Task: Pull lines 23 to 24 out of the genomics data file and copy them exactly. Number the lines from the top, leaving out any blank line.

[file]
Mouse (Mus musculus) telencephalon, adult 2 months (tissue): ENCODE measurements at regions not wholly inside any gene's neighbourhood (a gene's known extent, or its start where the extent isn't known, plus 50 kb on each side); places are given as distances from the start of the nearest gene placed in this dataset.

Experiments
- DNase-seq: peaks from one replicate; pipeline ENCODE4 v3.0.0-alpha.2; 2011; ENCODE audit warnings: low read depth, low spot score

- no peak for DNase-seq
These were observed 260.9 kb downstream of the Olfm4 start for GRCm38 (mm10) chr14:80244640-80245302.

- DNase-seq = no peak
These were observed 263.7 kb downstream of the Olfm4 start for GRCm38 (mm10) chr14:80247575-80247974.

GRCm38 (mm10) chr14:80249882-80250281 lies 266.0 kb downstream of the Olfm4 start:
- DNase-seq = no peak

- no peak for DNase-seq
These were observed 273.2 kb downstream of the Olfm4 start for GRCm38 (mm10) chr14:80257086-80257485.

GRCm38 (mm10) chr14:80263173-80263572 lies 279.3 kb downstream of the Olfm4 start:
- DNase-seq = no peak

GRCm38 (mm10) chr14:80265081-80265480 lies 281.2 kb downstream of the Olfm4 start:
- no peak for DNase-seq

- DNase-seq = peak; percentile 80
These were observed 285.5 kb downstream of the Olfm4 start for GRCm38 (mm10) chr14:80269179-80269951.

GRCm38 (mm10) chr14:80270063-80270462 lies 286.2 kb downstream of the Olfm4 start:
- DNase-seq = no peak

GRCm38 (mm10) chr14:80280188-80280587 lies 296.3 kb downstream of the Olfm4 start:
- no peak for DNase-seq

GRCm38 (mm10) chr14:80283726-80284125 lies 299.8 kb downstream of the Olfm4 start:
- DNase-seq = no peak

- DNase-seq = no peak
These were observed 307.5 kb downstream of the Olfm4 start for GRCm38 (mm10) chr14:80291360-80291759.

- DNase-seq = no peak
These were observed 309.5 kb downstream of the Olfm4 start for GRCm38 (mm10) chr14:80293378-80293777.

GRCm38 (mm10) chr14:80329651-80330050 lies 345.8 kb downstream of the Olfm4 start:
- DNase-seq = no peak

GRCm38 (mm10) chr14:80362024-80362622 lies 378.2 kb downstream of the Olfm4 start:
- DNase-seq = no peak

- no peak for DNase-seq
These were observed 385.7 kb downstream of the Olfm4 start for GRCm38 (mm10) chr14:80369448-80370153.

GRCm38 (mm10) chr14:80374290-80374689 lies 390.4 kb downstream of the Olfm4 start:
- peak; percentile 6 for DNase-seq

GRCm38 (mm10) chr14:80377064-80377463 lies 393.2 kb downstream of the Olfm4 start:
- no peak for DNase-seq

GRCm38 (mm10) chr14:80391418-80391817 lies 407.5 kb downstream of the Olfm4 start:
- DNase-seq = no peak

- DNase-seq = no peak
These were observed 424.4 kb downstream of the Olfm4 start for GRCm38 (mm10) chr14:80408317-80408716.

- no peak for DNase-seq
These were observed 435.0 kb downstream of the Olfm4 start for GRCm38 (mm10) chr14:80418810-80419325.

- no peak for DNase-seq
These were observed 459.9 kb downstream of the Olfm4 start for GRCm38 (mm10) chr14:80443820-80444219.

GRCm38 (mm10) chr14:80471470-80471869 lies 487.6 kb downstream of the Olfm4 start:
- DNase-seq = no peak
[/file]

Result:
- DNase-seq = no peak

- DNase-seq = no peak